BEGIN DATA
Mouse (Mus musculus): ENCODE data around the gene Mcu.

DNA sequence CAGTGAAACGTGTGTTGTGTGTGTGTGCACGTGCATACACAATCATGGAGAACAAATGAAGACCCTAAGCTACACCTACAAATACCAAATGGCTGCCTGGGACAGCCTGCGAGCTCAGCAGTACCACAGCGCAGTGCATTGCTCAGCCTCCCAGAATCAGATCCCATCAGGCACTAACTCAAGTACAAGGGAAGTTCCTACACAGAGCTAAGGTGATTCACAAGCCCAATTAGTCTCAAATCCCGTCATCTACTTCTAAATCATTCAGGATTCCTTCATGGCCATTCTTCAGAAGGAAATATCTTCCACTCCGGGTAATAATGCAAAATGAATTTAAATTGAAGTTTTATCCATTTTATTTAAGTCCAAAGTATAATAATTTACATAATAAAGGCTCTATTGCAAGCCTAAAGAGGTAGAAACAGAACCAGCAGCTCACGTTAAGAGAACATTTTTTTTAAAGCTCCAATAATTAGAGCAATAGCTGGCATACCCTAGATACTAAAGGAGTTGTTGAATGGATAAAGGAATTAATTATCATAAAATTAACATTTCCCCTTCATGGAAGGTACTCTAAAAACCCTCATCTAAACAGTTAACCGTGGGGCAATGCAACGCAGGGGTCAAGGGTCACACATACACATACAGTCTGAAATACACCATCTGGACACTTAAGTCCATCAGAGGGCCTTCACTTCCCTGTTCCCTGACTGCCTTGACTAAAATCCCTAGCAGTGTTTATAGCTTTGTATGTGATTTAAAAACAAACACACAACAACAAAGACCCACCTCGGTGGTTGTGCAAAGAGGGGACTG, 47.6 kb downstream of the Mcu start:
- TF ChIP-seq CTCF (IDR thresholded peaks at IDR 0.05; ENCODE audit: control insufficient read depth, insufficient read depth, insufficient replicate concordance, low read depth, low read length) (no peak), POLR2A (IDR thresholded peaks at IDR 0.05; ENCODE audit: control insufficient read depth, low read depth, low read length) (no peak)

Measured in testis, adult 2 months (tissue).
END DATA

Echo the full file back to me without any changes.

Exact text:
Mouse (Mus musculus): ENCODE data around the gene Mcu.

DNA sequence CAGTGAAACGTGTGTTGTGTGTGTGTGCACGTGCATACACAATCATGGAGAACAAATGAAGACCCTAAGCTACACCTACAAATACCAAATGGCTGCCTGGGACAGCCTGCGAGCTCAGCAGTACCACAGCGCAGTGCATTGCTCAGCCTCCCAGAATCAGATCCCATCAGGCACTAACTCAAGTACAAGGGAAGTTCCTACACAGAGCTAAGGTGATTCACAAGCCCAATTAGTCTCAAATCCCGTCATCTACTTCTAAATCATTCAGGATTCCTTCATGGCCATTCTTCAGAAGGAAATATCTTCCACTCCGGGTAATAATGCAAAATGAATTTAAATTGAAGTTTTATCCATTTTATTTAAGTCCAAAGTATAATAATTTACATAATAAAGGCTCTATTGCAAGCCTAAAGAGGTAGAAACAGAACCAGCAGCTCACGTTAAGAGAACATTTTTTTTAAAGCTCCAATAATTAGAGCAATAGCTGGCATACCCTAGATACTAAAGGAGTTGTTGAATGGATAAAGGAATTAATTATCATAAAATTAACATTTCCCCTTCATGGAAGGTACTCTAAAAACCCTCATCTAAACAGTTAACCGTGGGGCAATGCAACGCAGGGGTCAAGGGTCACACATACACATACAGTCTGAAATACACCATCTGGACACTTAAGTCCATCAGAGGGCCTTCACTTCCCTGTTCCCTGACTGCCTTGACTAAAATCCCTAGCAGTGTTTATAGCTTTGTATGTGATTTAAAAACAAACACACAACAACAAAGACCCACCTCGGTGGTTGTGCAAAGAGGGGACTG, 47.6 kb downstream of the Mcu start:
- TF ChIP-seq CTCF (IDR thresholded peaks at IDR 0.05; ENCODE audit: control insufficient read depth, insufficient read depth, insufficient replicate concordance, low read depth, low read length) (no peak), POLR2A (IDR thresholded peaks at IDR 0.05; ENCODE audit: control insufficient read depth, low read depth, low read length) (no peak)

Measured in testis, adult 2 months (tissue).